A new study has debunked the theory that people who are overweight or considered obese are still at risk of serious health issues. The study suggests that women who are obese but are healthy still have a higher risk of getting cardiovascular disease.

Obesity Doesn't Equal Healthy

The study, that was published in the Lancet Diabetes & Endocrinology journal, studied the health of over 90,000 women in the United States for the past 30 years. Women who were overweight had a higher risk of suffering from a stroke or a heart attack, even though they had no traces of diabetes and had normal blood pressure.

The study also found for those who had a BMI (body mass index) of 25 and 30 were at 25 percent and 39 percent of developing certain cardiovascular diseases in comparison to women who were of a normal weight and metabolically healthy. Women who were of a normal weight but metabolically healthy were two and a half more likely to develop cardiovascular disease than women who were the same weight and were metabolically healthy.

The authors of the study noted that these findings show an association rather than a cause and effect and that this mainly occurred in Caucasian women, which means this study cannot be used to generalize other racial groups or even men.

Health experts also found that the even though the risk was greater in women who were overweight, those who are metabolically healthy developed high blood pressure, diabetes, or excess cholesterol as they got older.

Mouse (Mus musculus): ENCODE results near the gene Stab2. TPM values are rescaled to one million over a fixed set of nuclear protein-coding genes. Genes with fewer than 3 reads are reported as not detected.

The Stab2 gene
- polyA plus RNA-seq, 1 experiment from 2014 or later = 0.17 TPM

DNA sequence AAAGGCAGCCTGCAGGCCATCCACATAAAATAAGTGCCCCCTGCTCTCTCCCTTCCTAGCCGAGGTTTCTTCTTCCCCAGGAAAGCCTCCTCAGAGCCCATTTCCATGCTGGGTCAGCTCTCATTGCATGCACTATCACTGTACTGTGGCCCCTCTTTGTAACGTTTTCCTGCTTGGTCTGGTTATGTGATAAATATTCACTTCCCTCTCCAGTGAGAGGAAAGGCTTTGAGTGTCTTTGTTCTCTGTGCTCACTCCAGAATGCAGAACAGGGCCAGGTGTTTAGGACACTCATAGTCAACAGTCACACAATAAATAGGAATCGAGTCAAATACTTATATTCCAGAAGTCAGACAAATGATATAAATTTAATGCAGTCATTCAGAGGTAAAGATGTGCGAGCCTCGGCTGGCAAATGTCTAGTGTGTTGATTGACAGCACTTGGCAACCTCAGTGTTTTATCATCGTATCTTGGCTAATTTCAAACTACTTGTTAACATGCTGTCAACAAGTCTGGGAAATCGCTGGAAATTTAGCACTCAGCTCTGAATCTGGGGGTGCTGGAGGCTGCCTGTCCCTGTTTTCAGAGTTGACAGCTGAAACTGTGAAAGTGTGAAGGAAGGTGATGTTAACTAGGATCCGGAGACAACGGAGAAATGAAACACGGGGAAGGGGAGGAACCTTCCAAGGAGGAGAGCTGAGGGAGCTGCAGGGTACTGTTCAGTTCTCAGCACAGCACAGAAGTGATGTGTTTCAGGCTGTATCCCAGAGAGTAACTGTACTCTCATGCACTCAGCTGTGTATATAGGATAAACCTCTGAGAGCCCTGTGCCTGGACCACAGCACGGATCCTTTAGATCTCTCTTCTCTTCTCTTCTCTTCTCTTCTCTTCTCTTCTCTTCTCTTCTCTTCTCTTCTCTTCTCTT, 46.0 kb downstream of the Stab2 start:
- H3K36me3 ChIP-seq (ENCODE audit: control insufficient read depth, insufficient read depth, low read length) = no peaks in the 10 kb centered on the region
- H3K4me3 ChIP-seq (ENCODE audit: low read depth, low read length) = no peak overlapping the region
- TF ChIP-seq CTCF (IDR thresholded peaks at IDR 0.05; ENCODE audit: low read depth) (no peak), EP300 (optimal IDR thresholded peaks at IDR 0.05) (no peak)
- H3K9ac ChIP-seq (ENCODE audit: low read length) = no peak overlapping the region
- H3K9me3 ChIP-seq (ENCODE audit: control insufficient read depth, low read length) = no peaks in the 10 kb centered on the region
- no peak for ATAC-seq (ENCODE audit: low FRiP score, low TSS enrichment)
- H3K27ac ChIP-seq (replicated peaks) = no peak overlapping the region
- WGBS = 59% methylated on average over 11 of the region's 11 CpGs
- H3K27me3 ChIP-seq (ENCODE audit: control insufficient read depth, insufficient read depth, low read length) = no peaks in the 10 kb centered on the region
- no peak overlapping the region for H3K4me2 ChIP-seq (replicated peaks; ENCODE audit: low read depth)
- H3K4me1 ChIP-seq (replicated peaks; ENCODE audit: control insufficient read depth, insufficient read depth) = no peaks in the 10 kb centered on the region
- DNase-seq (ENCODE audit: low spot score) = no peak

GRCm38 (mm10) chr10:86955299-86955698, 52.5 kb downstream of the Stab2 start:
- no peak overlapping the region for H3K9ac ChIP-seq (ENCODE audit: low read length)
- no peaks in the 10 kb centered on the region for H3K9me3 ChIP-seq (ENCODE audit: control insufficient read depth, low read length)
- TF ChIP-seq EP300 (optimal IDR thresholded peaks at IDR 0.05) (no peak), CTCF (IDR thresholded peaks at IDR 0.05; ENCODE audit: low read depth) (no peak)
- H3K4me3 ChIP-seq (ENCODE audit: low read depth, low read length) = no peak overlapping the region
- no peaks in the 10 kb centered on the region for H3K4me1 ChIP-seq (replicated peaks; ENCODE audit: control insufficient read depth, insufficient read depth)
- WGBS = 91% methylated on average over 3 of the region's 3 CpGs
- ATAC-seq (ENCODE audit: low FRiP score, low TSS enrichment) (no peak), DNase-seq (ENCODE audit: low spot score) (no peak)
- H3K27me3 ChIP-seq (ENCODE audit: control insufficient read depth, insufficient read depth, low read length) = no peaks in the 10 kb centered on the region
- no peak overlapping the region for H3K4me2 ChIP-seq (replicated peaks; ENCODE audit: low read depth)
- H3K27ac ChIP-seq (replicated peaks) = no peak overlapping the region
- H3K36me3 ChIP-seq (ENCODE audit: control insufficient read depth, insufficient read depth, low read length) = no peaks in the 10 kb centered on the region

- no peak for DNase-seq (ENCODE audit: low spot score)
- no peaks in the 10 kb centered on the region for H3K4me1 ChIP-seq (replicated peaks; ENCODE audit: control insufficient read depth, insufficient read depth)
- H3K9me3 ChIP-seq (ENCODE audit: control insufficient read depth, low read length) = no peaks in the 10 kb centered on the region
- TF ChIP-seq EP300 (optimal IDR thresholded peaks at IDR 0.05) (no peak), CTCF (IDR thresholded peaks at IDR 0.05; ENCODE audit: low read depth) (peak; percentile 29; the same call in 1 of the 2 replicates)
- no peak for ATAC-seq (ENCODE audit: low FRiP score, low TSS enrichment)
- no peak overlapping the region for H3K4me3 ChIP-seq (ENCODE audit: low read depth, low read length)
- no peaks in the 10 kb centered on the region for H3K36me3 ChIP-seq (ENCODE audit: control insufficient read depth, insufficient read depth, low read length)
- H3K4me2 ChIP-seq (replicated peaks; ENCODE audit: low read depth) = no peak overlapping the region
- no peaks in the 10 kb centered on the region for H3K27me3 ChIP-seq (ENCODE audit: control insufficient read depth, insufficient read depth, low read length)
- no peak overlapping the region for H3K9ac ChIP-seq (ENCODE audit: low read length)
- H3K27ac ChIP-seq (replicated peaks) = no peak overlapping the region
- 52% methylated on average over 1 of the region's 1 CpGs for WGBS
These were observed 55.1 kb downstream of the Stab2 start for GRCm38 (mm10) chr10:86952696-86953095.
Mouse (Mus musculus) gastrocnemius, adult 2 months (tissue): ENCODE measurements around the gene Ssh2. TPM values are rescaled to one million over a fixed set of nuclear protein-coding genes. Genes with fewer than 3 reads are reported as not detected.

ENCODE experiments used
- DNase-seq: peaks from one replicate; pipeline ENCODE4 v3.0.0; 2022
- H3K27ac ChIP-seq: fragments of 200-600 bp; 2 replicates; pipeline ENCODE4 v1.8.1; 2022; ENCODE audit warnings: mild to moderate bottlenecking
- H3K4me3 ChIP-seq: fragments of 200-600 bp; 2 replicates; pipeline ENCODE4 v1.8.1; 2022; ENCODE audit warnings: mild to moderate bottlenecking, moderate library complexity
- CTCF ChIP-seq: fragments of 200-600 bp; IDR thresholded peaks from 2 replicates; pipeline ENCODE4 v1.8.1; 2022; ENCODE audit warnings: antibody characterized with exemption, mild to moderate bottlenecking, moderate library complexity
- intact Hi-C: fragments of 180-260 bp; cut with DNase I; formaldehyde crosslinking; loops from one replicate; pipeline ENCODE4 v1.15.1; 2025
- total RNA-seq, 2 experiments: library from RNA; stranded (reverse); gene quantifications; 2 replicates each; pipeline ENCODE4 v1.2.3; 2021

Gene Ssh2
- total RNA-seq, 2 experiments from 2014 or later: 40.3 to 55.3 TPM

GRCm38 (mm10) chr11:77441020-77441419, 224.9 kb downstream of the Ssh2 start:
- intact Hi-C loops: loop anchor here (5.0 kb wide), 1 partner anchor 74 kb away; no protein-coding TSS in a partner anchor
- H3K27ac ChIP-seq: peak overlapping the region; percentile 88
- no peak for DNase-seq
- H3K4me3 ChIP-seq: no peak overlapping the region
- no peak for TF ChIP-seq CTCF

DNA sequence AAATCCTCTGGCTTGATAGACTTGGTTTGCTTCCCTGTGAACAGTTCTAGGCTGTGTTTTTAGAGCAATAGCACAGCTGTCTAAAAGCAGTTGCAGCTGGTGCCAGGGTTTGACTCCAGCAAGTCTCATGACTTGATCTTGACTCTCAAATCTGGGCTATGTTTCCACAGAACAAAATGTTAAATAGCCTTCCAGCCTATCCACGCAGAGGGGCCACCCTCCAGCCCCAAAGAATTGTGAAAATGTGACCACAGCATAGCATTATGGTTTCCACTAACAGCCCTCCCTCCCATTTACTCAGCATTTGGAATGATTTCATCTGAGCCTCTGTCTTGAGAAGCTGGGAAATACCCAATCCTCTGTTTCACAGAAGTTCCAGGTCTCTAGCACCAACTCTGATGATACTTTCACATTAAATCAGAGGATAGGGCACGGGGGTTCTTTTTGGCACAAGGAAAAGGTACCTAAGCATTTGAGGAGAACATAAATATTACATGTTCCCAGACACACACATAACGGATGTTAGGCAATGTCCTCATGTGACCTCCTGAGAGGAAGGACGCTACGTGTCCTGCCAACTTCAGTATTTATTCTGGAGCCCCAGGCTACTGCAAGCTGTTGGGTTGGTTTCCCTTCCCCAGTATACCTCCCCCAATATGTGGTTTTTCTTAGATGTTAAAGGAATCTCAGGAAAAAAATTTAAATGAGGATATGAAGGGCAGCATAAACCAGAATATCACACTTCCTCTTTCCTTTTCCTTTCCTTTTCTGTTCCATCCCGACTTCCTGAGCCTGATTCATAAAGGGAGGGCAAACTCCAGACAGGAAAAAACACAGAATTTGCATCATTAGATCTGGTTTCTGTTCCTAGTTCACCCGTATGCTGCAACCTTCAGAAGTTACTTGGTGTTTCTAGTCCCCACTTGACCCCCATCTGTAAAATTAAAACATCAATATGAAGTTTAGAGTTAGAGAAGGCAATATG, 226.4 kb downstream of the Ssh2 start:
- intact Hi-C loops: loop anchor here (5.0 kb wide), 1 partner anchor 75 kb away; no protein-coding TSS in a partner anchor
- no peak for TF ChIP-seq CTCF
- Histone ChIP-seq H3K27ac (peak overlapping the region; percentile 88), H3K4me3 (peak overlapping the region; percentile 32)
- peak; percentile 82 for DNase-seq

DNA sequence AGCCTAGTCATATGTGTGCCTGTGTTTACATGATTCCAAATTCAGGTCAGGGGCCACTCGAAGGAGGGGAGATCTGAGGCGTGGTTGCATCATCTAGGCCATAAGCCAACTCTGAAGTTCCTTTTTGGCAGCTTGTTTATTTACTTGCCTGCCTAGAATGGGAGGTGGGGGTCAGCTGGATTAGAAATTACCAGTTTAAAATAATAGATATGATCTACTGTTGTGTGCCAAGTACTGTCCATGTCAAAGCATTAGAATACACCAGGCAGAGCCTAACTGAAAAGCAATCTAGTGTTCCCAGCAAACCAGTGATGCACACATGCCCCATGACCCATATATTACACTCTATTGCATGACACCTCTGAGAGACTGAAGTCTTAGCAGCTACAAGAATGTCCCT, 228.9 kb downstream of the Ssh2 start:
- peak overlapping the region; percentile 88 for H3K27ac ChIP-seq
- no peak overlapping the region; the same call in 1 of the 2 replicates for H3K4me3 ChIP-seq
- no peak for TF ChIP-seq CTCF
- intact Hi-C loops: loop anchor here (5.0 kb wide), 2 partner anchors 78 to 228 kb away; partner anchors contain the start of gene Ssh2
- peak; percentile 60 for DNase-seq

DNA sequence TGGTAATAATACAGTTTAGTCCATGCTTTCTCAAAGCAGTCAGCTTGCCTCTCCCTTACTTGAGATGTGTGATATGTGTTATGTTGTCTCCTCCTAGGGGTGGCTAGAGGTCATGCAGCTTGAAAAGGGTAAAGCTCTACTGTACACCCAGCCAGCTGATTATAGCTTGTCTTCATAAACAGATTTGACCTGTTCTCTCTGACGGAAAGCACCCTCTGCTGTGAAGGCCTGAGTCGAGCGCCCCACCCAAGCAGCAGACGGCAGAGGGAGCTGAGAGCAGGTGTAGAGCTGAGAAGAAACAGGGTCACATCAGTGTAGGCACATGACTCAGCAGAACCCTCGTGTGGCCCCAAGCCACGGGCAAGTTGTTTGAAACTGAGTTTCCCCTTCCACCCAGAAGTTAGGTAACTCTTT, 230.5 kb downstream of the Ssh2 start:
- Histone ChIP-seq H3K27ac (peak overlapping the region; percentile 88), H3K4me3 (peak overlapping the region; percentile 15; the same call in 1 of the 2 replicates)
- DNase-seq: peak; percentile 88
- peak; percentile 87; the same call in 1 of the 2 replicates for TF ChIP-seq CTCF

Being Fit vs. Being Overweight

Lead author of the study, Professor Matthias Schulze, stated the study confirms that metabolically healthy obesity is not a harmless condition and women who remain free of any cardiovascular diseases for decades can still be at risk of them.

Professor Schulze added that these new findings show the importance of preventing the development of metabolic diseases. The Associate Medical Director at the British Heart Foundation, Jeremy Pearson, added that the study proves even if obesity is not accompanied with other warning signs, it still increases the risk of cardiovascular disease in women.

Professor Carl Lavie, from the University of Queensland School of Medicine, argued that he and his colleagues believe fitness is more important than fatness. Lavie, who was not a part of the study, claimed that the study did not have the data of the participant's physical or cardio fitness. He continues that it's important to remember that an "ounce of prevention" is better than a "pound of cure."

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